Even though indoor gatherings have been increased from 50 to 100, some South Island leaders are furious they're staying at level 2.
They say some businesses are being brought to their knees even though there's been no community cases for nearly a year.
It was another spring level 2 day in Christchurch on Monday as southerners enjoyed the taste of coffee and ice cream.
But they didn't enjoy the taste of a bitter pill after hearing they'll stay in level 2 for another two weeks at least.
"We should have been at 1, two weeks ago, or earlier," said Pete Marshall, from Corbridge Estate Event Venue.
"It's outrageous, there is no justification, this is day 318," added Westland Mayor Bruce Smith.
That's just short of a year with zero community transmissions in the South Island.
"Why would you keep a whole island of economy at a compressed point?" Marshall asked.
An island that has a giant water border in the Cook Strait, like Tasmania has to the rest of Australia.
"If you're in Australia, Tasmania, it's basically level 0 and the borders are similar and the stretch of water is similar," publican Max Bremner argued.
"There's never been an explanation as to why we are sitting at level 2. Can someone tell me?" Marshall asked.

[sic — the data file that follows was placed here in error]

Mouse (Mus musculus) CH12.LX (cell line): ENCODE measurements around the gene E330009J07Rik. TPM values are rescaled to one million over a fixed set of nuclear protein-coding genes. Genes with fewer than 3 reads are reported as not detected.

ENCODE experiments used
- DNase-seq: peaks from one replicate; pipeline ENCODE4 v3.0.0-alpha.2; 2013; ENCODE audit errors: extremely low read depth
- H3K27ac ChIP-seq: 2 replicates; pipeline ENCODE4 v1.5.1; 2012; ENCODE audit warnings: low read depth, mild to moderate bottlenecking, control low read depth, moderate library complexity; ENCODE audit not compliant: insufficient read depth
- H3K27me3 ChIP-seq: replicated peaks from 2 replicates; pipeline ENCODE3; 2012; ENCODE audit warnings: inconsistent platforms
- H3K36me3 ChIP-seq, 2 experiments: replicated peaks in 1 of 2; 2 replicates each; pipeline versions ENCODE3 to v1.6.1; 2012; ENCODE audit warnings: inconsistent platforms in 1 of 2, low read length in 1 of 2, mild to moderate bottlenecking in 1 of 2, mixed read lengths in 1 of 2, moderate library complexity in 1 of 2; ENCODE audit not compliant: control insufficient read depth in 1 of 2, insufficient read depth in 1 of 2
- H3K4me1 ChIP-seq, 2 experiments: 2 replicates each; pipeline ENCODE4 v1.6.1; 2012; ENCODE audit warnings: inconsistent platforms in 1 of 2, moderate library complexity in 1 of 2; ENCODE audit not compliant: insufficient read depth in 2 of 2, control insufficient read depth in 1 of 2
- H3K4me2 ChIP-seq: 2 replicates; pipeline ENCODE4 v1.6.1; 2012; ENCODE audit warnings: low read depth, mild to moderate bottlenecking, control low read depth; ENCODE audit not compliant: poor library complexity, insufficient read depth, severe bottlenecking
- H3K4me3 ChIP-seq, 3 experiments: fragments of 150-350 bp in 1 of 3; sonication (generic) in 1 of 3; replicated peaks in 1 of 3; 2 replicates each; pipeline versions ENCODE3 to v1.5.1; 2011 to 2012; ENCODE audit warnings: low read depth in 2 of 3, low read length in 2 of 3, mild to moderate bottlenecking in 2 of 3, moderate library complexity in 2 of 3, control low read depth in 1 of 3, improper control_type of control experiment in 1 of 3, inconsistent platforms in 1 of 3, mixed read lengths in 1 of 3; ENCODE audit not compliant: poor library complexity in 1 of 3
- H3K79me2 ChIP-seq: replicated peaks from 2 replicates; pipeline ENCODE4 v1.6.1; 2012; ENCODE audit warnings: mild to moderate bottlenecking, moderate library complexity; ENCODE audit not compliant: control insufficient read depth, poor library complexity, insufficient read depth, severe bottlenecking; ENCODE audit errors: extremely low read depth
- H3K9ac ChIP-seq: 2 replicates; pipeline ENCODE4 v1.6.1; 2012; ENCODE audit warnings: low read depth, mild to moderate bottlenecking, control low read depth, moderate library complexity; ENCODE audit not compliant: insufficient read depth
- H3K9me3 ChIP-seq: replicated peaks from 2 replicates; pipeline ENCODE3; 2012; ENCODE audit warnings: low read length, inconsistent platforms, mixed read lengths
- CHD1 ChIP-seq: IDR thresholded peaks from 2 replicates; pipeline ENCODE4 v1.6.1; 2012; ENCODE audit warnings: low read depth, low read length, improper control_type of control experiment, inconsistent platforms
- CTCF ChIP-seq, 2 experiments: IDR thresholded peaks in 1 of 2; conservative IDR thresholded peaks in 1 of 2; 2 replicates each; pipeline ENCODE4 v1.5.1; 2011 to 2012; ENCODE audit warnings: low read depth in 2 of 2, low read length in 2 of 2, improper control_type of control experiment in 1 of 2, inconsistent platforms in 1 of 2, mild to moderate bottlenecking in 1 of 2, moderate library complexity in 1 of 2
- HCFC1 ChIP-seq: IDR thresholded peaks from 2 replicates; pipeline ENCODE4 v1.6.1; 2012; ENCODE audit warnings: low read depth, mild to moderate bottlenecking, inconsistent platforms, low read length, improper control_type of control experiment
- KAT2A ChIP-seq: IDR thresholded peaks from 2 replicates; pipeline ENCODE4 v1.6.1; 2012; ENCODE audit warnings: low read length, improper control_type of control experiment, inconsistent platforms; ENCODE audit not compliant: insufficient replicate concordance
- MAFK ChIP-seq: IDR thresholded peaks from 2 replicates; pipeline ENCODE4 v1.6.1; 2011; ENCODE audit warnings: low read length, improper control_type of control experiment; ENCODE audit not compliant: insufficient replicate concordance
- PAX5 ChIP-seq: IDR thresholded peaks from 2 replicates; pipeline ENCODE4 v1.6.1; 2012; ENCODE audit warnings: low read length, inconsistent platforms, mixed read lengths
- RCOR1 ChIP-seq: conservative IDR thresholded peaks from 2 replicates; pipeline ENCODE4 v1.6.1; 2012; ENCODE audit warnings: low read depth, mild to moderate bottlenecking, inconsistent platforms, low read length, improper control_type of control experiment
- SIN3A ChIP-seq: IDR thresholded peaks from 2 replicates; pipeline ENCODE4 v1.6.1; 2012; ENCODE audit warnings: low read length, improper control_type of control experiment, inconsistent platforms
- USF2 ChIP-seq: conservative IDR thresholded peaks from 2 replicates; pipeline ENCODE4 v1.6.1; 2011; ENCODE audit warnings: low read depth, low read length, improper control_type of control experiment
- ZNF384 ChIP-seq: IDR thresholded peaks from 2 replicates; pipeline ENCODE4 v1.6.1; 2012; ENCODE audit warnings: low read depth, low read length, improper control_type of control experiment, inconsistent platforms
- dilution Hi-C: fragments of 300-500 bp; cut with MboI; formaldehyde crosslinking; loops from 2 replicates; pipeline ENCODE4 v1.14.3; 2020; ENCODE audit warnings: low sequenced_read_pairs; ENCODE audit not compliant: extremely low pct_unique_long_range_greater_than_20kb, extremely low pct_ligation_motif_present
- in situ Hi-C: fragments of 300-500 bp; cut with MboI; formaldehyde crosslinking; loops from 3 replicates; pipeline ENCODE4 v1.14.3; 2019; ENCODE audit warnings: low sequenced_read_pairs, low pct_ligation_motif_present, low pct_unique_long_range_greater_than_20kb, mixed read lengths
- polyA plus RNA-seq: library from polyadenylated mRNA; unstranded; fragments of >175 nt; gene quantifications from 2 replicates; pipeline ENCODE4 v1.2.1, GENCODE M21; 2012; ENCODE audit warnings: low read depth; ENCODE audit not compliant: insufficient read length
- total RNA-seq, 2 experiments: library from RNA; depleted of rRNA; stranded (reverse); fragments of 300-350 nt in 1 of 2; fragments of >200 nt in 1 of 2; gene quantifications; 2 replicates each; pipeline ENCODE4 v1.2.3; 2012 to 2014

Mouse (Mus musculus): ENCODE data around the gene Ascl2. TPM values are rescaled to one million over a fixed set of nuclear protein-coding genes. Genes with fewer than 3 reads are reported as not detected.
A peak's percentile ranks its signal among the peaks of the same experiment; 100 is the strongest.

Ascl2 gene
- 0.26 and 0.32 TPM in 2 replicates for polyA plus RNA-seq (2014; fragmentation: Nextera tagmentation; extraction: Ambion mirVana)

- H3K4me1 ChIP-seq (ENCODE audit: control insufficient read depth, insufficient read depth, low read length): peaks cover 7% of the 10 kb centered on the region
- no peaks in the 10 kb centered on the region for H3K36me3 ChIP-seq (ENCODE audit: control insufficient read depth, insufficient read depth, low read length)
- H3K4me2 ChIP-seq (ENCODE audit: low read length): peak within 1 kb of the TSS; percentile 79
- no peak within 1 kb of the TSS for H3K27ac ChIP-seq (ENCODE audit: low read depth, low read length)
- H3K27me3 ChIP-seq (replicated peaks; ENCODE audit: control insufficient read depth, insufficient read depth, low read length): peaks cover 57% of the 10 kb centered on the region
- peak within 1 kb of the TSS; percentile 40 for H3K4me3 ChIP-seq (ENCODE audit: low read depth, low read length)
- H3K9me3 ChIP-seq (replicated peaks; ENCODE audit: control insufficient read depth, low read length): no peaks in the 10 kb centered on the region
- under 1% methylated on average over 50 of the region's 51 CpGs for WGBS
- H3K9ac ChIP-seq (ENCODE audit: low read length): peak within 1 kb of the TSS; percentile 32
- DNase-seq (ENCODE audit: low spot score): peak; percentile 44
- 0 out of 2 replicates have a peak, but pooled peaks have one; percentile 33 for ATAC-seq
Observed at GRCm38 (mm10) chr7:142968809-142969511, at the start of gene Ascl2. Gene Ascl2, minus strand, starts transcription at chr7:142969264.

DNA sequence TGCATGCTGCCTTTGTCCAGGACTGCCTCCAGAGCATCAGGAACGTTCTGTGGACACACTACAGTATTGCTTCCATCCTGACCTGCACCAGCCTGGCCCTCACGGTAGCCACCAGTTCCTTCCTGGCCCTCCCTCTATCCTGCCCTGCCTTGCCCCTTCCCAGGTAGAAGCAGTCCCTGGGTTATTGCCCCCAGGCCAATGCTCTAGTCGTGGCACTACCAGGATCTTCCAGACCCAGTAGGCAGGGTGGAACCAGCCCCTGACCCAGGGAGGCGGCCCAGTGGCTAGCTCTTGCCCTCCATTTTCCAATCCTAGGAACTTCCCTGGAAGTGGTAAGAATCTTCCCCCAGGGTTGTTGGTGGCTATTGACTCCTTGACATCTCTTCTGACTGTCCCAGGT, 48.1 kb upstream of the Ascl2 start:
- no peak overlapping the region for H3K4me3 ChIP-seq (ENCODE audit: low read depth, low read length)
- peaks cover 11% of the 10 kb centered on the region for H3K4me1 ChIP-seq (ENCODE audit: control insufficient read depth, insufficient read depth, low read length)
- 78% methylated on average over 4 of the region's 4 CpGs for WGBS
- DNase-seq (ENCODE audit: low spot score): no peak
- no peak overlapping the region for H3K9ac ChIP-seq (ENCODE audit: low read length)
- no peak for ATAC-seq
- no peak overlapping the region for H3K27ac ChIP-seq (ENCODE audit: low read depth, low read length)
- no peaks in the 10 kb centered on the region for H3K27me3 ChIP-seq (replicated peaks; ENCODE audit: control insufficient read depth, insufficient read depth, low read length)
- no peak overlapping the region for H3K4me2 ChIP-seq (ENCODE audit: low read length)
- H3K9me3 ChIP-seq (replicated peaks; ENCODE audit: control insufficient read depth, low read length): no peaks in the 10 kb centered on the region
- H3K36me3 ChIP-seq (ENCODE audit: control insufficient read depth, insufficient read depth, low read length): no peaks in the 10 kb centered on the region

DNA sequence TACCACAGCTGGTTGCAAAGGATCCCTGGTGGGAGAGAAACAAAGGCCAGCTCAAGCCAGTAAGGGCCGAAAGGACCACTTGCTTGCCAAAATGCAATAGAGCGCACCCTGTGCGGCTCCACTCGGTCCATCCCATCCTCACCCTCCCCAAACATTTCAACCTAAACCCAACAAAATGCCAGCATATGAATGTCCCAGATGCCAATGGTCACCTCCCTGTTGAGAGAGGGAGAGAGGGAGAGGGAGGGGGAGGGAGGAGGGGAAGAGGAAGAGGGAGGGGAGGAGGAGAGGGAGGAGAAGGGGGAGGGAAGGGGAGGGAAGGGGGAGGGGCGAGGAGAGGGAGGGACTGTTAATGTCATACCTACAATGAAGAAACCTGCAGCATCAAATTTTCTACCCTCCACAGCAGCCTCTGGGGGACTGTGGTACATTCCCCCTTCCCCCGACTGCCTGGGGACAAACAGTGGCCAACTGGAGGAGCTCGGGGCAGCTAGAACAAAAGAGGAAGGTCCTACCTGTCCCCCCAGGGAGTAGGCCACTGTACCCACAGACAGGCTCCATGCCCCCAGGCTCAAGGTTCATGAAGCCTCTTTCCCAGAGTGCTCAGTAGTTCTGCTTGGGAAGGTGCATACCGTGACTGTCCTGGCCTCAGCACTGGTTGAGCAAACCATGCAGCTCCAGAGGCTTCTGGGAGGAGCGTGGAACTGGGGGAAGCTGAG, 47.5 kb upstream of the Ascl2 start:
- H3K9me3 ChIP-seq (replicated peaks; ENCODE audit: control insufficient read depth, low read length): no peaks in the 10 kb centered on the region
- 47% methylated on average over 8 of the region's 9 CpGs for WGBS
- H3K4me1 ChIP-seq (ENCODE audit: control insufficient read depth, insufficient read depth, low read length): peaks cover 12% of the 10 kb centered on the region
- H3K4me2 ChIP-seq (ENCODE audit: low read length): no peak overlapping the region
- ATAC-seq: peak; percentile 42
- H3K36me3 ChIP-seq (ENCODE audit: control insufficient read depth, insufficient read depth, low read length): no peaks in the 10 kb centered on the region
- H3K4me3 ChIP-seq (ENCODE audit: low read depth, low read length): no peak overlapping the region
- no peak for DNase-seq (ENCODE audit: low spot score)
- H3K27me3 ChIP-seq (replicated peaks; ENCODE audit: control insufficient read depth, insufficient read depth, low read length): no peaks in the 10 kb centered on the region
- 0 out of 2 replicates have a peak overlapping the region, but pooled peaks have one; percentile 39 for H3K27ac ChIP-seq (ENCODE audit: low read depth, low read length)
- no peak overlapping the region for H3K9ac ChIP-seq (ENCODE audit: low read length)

Over to you, Prime Minister.
"We are sometimes seeing people who are using legitimate means to travel for what are essentially rule-breaking purposes so that's why we are being cautious throughout the rest of the country so as long as we have cases in Auckland," Jacinda Ardern explained at her press conference on Monday.
Level 2 is fine for some sectors - but for theatres and events, even at 100, it's hopeless.
"Regardless of whether it's 50 people or 100 people or whatever is allowed at an event, our major events have been killed," Smith said.
For hospitality, any increase to level 2 capacity is welcomed.
"At 50, it's just too tough, especially the bigger bars in town, it's far too tough," Bremner said.
His bar Fat Eddies is licenced at 350 people. That can't return a profit even at the new limit of 100.
But some South Islanders say today's decision is on track.
"It's good, yep," one said.
"I feel really good about it, I think it's the right thing to do, I think we should still be a little bit cautious," another added.
We're going to have to hold the phone South Island for a little longer yet.